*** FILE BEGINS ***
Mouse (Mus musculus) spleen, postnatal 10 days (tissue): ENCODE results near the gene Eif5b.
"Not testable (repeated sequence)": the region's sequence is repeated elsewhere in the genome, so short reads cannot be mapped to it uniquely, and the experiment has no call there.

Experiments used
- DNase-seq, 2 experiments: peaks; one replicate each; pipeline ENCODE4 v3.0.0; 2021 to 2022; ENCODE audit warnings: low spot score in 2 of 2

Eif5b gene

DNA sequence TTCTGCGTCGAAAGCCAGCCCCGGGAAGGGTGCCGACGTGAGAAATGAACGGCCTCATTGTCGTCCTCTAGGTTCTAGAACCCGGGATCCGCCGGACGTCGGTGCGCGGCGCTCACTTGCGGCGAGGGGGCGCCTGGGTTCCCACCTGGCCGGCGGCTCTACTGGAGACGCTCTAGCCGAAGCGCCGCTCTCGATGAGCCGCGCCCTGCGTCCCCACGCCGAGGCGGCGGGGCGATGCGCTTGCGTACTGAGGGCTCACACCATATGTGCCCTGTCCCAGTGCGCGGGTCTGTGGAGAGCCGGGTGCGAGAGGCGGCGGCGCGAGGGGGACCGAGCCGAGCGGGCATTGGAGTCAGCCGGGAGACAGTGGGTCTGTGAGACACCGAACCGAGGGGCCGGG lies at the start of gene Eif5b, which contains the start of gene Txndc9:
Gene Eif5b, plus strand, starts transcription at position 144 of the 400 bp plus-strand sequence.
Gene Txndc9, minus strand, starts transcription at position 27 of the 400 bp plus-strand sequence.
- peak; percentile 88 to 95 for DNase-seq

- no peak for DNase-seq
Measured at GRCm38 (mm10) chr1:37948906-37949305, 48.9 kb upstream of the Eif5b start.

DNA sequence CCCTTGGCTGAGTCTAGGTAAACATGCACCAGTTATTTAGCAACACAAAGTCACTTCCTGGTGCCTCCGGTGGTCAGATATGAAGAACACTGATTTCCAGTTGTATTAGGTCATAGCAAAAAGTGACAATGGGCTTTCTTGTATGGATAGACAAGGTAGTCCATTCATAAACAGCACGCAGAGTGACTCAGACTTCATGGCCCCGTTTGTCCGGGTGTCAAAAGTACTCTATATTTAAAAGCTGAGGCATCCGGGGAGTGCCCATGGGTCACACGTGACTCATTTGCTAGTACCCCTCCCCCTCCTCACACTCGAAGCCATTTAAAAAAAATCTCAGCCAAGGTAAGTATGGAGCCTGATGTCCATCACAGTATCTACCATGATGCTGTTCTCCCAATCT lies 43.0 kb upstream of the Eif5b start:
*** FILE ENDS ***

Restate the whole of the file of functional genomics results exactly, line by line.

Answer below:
Mouse (Mus musculus) spleen, postnatal 10 days (tissue): ENCODE results near the gene Eif5b.
"Not testable (repeated sequence)": the region's sequence is repeated elsewhere in the genome, so short reads cannot be mapped to it uniquely, and the experiment has no call there.

Experiments used
- DNase-seq, 2 experiments: peaks; one replicate each; pipeline ENCODE4 v3.0.0; 2021 to 2022; ENCODE audit warnings: low spot score in 2 of 2

Eif5b gene

DNA sequence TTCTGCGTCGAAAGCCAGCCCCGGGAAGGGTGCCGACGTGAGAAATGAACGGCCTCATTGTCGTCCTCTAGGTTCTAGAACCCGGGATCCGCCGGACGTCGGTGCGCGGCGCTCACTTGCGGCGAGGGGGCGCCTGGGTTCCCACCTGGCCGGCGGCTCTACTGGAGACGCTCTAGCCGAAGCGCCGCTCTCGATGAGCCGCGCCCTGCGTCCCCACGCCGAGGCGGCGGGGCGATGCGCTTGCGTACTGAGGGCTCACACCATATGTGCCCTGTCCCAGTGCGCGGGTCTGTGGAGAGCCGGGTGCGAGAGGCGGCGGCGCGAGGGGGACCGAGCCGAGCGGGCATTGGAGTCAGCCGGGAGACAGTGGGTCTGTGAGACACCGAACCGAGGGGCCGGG lies at the start of gene Eif5b, which contains the start of gene Txndc9:
Gene Eif5b, plus strand, starts transcription at position 144 of the 400 bp plus-strand sequence.
Gene Txndc9, minus strand, starts transcription at position 27 of the 400 bp plus-strand sequence.
- peak; percentile 88 to 95 for DNase-seq

- no peak for DNase-seq
Measured at GRCm38 (mm10) chr1:37948906-37949305, 48.9 kb upstream of the Eif5b start.

DNA sequence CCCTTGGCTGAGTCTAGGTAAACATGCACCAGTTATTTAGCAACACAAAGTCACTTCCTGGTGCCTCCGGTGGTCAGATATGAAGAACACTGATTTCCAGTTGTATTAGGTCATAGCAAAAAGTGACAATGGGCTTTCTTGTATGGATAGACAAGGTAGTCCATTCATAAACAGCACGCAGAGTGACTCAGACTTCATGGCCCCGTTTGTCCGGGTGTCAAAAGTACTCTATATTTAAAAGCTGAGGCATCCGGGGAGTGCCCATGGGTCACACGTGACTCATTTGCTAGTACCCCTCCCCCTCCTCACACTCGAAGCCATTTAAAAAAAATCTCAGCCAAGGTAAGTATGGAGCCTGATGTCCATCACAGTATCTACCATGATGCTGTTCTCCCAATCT lies 43.0 kb upstream of the Eif5b start: